aware, was nearly perfect, except
perhaps when he seemed to have
difficulty with some complex de-
scending argeggios in the third
movement.
It was indeed very interesting to
watch him, because of this appar-
ent intent concern for bringing
out the intricate beauty of each
phrase.
Nevertheless, Mr. Miller failed
completely to bring out the power-
ful quality which is a necessary
characteristic of Beethoven's
Fourth Concerto. His concern for
the deliberately beautiful dualities
of the Concerto was unfortunately
accompanied by a lack of force-
fulness in his playing.
The orchestra was not too loud,
but it often distracted one's atten-
tion from the proper balance be-
tween piano and orchestra, and
thus overpowered the piano. Mr.
Miller's touch lacked strength,
vigor, and potency. The result was,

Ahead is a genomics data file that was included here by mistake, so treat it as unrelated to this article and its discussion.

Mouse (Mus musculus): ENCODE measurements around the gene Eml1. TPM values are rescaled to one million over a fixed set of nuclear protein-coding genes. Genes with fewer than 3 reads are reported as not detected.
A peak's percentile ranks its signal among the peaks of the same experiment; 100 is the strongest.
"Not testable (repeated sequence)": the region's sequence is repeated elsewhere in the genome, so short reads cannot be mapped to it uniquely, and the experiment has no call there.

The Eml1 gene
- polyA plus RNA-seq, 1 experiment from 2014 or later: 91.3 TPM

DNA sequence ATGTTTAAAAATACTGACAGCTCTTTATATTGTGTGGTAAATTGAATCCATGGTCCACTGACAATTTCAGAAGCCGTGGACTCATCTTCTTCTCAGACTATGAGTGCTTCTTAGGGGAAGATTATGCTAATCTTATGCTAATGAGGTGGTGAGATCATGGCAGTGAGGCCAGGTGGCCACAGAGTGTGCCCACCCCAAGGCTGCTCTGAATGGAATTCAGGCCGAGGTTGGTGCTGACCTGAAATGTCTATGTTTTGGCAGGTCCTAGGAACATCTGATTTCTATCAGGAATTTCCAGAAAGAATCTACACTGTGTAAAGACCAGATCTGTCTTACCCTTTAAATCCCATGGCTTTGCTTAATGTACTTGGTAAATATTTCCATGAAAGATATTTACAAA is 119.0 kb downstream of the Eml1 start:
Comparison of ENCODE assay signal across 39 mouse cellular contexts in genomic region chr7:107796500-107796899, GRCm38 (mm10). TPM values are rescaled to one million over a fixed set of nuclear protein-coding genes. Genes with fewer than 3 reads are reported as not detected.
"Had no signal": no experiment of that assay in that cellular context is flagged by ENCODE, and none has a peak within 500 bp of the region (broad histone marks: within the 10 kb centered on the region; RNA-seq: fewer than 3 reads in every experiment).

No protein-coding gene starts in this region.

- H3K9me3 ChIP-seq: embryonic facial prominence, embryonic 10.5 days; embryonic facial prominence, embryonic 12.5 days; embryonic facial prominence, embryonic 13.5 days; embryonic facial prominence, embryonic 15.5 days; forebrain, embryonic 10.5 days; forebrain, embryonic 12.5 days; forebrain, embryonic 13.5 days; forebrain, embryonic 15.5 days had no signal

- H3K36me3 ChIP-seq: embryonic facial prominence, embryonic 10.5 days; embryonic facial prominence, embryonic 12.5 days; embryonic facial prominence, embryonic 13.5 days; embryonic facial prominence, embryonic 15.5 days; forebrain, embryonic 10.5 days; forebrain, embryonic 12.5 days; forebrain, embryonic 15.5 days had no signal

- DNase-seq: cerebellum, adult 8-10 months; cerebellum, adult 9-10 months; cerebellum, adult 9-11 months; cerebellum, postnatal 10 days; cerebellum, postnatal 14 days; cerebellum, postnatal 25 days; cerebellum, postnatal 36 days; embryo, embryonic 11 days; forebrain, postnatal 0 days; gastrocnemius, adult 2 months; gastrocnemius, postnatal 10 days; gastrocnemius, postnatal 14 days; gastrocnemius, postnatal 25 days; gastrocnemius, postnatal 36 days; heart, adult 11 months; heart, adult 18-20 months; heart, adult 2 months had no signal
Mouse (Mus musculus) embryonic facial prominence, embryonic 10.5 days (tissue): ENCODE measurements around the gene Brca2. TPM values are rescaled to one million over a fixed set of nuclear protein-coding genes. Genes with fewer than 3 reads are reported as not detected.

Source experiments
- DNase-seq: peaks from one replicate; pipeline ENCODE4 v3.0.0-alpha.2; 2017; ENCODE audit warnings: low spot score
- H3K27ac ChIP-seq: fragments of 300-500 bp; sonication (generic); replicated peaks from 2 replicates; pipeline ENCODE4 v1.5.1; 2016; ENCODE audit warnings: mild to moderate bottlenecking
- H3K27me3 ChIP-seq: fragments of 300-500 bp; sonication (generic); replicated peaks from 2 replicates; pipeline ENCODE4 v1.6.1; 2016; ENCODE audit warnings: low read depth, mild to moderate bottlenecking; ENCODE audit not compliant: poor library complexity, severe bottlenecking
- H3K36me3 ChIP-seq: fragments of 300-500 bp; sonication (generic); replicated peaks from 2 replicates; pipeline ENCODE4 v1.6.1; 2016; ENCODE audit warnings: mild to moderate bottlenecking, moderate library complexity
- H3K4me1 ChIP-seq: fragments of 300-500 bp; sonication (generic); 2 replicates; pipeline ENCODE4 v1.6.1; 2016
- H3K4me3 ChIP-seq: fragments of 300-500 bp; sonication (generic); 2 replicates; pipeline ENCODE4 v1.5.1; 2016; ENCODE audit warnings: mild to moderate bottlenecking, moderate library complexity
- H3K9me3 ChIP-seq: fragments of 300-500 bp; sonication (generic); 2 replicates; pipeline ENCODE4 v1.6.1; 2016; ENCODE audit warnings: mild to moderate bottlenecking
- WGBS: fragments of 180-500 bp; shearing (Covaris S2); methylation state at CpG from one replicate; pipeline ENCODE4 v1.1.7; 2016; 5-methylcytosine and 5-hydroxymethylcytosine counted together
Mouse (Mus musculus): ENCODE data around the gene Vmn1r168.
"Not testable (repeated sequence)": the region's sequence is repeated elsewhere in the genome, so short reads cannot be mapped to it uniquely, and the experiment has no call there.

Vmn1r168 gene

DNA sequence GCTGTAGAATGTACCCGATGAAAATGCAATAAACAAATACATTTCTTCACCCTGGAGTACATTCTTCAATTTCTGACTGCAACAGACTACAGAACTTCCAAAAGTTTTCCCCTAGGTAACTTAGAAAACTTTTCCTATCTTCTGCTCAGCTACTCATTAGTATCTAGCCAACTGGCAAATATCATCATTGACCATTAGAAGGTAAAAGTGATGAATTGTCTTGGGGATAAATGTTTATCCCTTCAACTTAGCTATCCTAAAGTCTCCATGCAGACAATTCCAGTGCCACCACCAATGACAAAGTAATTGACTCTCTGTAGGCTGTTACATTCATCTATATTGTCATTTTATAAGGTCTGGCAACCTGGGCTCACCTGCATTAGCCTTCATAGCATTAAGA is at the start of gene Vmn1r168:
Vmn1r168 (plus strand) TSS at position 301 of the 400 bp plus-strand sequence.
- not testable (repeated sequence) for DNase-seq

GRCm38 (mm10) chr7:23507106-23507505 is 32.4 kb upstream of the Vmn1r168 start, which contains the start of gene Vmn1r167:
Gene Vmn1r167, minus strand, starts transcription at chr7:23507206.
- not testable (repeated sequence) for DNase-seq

particularly in regard to the first
and third movements, a weak, deli-
cate, fragile impression of a bold,
mighty, powerful work.
-John Bay, '59
(Letters to the editor must be in
good taste and should not exceed
300 words in length. The Daily re-
serves the right to delete material
for space considerations.)

THE Don Giovanni at the Or-
pheum is a filming of an opera
as actually produc. on a rather
large stage, in this case the Rei-
tenschule of Salzburg. This being
the case, one sees the actual phy-
sical struggle of singing and most
of the stilted gesturing of operatic
direction. Most of this cannot be
helped, since, of course, the whole
of a singer's efforts are expended
on realizing the vocal line which